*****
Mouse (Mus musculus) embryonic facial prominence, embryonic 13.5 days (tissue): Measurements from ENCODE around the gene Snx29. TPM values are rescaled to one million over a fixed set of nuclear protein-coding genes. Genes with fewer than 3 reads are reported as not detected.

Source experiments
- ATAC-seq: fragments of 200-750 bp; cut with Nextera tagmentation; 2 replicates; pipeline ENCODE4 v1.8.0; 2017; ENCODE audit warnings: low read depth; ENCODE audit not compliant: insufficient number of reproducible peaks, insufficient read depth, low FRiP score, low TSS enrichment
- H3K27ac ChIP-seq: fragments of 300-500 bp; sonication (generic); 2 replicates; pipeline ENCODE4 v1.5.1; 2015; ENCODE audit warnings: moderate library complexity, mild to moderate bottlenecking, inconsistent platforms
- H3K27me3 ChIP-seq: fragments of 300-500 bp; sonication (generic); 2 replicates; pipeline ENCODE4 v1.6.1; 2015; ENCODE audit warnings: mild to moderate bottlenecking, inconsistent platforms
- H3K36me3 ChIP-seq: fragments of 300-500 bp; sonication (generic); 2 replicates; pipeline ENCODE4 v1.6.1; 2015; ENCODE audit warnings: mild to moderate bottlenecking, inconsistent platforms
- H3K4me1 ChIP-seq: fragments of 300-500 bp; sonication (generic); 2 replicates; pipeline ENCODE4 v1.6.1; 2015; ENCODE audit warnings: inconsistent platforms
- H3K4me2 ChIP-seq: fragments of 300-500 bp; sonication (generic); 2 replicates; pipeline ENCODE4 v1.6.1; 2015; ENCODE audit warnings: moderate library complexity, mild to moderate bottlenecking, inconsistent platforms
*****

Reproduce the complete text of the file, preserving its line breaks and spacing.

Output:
Mouse (Mus musculus) embryonic facial prominence, embryonic 13.5 days (tissue): Measurements from ENCODE around the gene Snx29. TPM values are rescaled to one million over a fixed set of nuclear protein-coding genes. Genes with fewer than 3 reads are reported as not detected.

Source experiments
- ATAC-seq: fragments of 200-750 bp; cut with Nextera tagmentation; 2 replicates; pipeline ENCODE4 v1.8.0; 2017; ENCODE audit warnings: low read depth; ENCODE audit not compliant: insufficient number of reproducible peaks, insufficient read depth, low FRiP score, low TSS enrichment
- H3K27ac ChIP-seq: fragments of 300-500 bp; sonication (generic); 2 replicates; pipeline ENCODE4 v1.5.1; 2015; ENCODE audit warnings: moderate library complexity, mild to moderate bottlenecking, inconsistent platforms
- H3K27me3 ChIP-seq: fragments of 300-500 bp; sonication (generic); 2 replicates; pipeline ENCODE4 v1.6.1; 2015; ENCODE audit warnings: mild to moderate bottlenecking, inconsistent platforms
- H3K36me3 ChIP-seq: fragments of 300-500 bp; sonication (generic); 2 replicates; pipeline ENCODE4 v1.6.1; 2015; ENCODE audit warnings: mild to moderate bottlenecking, inconsistent platforms
- H3K4me1 ChIP-seq: fragments of 300-500 bp; sonication (generic); 2 replicates; pipeline ENCODE4 v1.6.1; 2015; ENCODE audit warnings: inconsistent platforms
- H3K4me2 ChIP-seq: fragments of 300-500 bp; sonication (generic); 2 replicates; pipeline ENCODE4 v1.6.1; 2015; ENCODE audit warnings: moderate library complexity, mild to moderate bottlenecking, inconsistent platforms